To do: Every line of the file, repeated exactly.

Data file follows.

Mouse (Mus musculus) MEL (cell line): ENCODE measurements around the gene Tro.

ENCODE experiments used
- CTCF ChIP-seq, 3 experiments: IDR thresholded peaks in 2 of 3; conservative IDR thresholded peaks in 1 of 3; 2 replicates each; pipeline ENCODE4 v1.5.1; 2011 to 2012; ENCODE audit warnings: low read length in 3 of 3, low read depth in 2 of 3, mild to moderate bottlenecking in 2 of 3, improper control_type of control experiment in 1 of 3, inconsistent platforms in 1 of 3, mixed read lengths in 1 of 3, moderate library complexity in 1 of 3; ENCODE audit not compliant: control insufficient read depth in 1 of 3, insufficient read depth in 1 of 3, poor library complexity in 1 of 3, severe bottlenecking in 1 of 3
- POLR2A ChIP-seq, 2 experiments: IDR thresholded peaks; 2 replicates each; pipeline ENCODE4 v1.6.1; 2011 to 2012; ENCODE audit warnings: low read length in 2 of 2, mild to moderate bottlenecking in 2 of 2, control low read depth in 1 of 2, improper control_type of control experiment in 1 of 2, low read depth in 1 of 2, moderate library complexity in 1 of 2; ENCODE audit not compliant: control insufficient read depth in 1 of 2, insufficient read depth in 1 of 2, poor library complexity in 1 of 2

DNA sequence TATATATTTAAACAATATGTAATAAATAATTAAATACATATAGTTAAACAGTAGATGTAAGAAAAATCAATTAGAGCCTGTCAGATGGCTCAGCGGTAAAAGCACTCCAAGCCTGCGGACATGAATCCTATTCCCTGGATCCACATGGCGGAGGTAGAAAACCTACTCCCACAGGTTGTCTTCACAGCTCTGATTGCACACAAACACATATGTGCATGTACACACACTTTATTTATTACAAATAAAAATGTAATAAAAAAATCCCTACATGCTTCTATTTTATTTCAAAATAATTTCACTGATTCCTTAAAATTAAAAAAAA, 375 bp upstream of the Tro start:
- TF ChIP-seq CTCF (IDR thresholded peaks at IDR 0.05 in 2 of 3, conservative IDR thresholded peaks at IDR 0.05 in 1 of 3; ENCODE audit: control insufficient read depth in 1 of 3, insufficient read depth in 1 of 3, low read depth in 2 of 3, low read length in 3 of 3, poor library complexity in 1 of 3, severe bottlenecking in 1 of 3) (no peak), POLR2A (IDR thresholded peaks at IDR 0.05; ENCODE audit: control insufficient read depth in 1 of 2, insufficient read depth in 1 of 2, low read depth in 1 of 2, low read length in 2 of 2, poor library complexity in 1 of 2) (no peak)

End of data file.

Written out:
Mouse (Mus musculus) MEL (cell line): ENCODE measurements around the gene Tro.

ENCODE experiments used
- CTCF ChIP-seq, 3 experiments: IDR thresholded peaks in 2 of 3; conservative IDR thresholded peaks in 1 of 3; 2 replicates each; pipeline ENCODE4 v1.5.1; 2011 to 2012; ENCODE audit warnings: low read length in 3 of 3, low read depth in 2 of 3, mild to moderate bottlenecking in 2 of 3, improper control_type of control experiment in 1 of 3, inconsistent platforms in 1 of 3, mixed read lengths in 1 of 3, moderate library complexity in 1 of 3; ENCODE audit not compliant: control insufficient read depth in 1 of 3, insufficient read depth in 1 of 3, poor library complexity in 1 of 3, severe bottlenecking in 1 of 3
- POLR2A ChIP-seq, 2 experiments: IDR thresholded peaks; 2 replicates each; pipeline ENCODE4 v1.6.1; 2011 to 2012; ENCODE audit warnings: low read length in 2 of 2, mild to moderate bottlenecking in 2 of 2, control low read depth in 1 of 2, improper control_type of control experiment in 1 of 2, low read depth in 1 of 2, moderate library complexity in 1 of 2; ENCODE audit not compliant: control insufficient read depth in 1 of 2, insufficient read depth in 1 of 2, poor library complexity in 1 of 2

DNA sequence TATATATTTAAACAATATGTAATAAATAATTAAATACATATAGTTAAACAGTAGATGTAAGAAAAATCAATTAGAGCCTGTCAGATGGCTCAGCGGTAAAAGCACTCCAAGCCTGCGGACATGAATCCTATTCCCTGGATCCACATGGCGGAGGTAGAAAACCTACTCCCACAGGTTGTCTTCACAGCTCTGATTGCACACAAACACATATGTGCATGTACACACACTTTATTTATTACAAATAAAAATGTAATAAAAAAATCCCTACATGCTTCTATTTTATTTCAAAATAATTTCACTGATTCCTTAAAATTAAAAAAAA, 375 bp upstream of the Tro start:
- TF ChIP-seq CTCF (IDR thresholded peaks at IDR 0.05 in 2 of 3, conservative IDR thresholded peaks at IDR 0.05 in 1 of 3; ENCODE audit: control insufficient read depth in 1 of 3, insufficient read depth in 1 of 3, low read depth in 2 of 3, low read length in 3 of 3, poor library complexity in 1 of 3, severe bottlenecking in 1 of 3) (no peak), POLR2A (IDR thresholded peaks at IDR 0.05; ENCODE audit: control insufficient read depth in 1 of 2, insufficient read depth in 1 of 2, low read depth in 1 of 2, low read length in 2 of 2, poor library complexity in 1 of 2) (no peak)